Unfortunately, federal laws might not sufficiently protect American Indian/Alaska Native victims of sexual and domestic violence’s housing rights. The Violence Against Women Act’s (VAWA) housing protection provisions apply to a very limited number of victims receiving federal housing assistance from specifically enumerated programs. The majority of American Indian/ Alaskan Native victims of sexual and domestic violence likely are not protected by VAWA. The Federal government, however, is not the only government entity that has prioritized the housing rights of victims. Several states have enacted laws, some of which provide much more rights than federal laws, to victims of domestic violence. These state laws are especially relevant for victims who are former intimate partners of the perpetrator and who also reside in either an urban area or in areas adjacent to or near tribal lands.
The first type of protection that different states have enacted is a non-discrimination law. Washington D.C. amended their fair housing statutes to include victims of domestic violence as a protected class of people. Thus, in these jurisdictions, it is against the law to discriminate against someone based upon their status as a domestic violence victim. Some examples of prohibited, discriminatory behavior in these jurisdictions includes: refusing to rent to a victim of domestic violence, charging a victim of domestic violence more rent than other tenants, evicting a victim of domestic violence because of the violence perpetrated against her, and lying to a victim of domestic violence and telling her that there is no availability, when there really is. At least four other states (Arkansas, Indiana, North Carolina, and Washington) have amended their housing codes so that it is illegal to evict a victim of domestic violence based upon the violence committed against her. This provision is similar to the protections contained in the Violence Against Women Act, but, in these states, the protection is extended to all tenants, regardless of the type of housing in which they live.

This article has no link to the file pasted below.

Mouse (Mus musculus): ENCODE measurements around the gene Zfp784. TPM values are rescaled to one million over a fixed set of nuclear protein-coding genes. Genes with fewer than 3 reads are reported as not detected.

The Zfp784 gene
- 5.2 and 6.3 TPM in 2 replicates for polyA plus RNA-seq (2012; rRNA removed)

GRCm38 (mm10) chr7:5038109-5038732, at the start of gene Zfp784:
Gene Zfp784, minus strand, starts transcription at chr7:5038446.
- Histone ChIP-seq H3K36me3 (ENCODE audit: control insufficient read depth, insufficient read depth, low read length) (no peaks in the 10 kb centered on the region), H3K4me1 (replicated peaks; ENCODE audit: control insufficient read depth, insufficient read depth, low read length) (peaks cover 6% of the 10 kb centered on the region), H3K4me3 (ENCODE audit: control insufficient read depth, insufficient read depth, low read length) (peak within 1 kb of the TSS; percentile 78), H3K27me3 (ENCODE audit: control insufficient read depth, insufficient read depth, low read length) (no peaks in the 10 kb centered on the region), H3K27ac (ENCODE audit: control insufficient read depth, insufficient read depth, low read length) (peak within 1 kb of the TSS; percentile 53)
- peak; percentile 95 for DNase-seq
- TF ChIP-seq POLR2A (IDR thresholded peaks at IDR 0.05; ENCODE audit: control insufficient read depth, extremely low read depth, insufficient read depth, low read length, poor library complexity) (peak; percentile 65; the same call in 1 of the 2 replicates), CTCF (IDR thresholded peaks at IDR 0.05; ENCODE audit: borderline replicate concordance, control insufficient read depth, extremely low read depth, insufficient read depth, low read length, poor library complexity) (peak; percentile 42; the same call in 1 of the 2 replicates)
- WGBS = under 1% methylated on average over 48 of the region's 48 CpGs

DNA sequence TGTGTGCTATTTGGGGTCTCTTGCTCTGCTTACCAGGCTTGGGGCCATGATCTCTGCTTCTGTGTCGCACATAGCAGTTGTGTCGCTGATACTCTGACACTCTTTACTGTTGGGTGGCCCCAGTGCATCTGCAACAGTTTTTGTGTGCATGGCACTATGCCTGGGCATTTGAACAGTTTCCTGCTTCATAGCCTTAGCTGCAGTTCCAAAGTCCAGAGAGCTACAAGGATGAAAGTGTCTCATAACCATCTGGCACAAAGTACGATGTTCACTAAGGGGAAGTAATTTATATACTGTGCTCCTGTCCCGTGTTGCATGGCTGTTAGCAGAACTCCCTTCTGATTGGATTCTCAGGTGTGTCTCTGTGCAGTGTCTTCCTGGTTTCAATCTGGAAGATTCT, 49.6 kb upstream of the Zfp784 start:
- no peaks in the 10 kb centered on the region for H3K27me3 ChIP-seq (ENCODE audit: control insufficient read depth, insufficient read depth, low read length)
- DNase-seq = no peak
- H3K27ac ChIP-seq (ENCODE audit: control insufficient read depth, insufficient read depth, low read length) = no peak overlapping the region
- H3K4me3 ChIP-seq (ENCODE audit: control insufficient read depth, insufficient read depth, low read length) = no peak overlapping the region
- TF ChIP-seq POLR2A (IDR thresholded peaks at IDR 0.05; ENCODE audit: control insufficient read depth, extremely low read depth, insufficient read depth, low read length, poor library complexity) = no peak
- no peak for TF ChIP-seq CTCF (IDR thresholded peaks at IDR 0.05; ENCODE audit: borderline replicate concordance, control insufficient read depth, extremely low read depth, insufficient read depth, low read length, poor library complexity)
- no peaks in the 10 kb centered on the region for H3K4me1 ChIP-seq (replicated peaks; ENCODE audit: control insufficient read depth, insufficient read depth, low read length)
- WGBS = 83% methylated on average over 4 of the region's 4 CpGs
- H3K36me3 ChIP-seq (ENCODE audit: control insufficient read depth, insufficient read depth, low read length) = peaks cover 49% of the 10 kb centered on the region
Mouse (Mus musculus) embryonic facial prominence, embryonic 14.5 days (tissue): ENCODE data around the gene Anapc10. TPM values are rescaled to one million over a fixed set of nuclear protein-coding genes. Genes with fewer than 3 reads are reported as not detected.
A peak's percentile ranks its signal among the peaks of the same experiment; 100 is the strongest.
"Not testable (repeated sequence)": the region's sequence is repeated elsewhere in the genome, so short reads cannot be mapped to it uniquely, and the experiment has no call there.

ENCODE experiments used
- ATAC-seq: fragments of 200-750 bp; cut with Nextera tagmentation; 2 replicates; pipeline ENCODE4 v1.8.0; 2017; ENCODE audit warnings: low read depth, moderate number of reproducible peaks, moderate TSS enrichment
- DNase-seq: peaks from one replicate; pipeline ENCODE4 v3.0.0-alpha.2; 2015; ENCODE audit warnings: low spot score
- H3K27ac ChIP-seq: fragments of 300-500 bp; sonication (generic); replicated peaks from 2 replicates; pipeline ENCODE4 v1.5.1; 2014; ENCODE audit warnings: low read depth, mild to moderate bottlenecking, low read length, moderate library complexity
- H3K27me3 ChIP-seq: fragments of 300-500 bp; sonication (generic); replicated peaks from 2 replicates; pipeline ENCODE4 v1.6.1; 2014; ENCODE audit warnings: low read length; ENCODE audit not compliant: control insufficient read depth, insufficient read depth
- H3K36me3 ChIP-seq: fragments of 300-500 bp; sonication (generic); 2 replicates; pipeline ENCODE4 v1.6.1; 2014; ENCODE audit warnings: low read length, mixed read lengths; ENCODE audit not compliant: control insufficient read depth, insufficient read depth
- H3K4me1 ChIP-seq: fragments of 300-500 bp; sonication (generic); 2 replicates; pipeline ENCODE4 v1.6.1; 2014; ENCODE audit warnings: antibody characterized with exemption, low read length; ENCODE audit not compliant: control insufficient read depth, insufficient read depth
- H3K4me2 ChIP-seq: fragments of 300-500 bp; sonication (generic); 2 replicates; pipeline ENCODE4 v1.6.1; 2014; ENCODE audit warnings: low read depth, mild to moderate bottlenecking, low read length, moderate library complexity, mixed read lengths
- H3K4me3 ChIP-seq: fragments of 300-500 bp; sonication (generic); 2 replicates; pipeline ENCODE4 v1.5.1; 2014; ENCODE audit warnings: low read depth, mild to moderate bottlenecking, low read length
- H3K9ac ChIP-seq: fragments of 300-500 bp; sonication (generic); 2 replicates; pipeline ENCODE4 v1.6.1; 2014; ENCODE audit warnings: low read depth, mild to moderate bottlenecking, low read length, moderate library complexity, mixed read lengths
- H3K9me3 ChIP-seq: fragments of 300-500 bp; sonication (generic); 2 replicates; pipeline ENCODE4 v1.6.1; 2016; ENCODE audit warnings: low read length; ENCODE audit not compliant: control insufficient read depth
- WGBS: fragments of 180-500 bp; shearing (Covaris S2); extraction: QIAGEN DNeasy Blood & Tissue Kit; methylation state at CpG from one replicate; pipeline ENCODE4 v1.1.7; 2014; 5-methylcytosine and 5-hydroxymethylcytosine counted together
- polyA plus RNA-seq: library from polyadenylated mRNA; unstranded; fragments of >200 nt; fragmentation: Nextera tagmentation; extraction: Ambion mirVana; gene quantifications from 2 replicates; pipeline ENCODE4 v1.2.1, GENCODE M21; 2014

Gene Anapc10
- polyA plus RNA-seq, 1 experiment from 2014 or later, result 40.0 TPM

Further, some landlords attempt to evict victims of domestic violence, citing that the violence in the victim’s unit violated the terms of her lease. In response, several states provide domestic violence victims with a statutorily supported defense to eviction. At least seven states have adopted this protection as law: Colorado, Washington D.C., Iowa, Louisiana (only applies to public housing authorities), New Mexico, Virginia, and Washington. In these jurisdictions, the victim would invoke this affirmative defense if a landlord was attempting to evict her because a crime (the domestic violence) had been committed in her unit, because there had been a dangerous act committed in her unit, or because the domestic violence violated some terms of her lease,because there had been a dangerous act committed in her unit, or because the domestic violence violated some terms of her lease.
Ordinarily, in these jurisdictions, the victim must provide a police report or some other form of documentation proving her status as a domestic violence victim. After she has successfully invoked the statute, the landlord is not allowed to evict the victim.
Moreover, sometimes tenants do a disservice to victims by attempting to punish them for calling for help. In response, at least six states prohibit landlords from limiting victims’ access to police assistance: Arizona, Colorado, Washington D.C., Minnesota, Texas, and Wisconsin. In these states, the tenant has the absolute right to summon emergency assistance, including emergency medical or police assistance.
Many victim advocates recommend changing the locks to some victim’s home as part of a safety plan. At least ten jurisdictions (Arizona, Arkansas, California, Washington D.C., Illinois, Indiana, North Carolina, Oregon, Utah, Virginia, and Washington) have laws that either permit the victim to change the locks on her home or require the landlord to change locks on the victim’s home. If the victim is married to the perpetrator, it is common to require the victim to provide proof that she has a protection order against the perpetrator before the landlord can change the locks. Regardless, the ability to change the locks on her home provides the victim with greater peace of mind and better safety in these situations.
Many victim advocates also recommend moving to another home or apartment as part of the victim’s safety plan. Fortunately, at least fourteen jurisdictions (Arizona, Colorado, Delaware, Washington D.C., Illinois, Indiana, Minnesota, New York, North Carolina, Oregon, Texas, and Washington) have enacted laws which allow victims of domestic violence to terminate their leases early.
Although all of these state laws provide additional protection to victims, it is hard to ignore the fact that, in the majority of states, the protection is only provided if the victim is an intimate partner or former intimate partner of the perpetrator. Often, victims of sexual violence perpetrated by strangers are afforded no more protection than they are by federal law.
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*NICCSA is a project of the Southwest Center for Law and Policy (www.swclap.org) This project is supported by Grant No. 2017-SA-AX-K001, awarded by the Office on Violence Against Women, U.S. Department of Justice. The opinions, findings, conclusions, and recommendations expressed in this publication/program/exhibition are those of the author(s) and do not necessarily reflect the views of the Department of Justice, Office on Violence Against Women.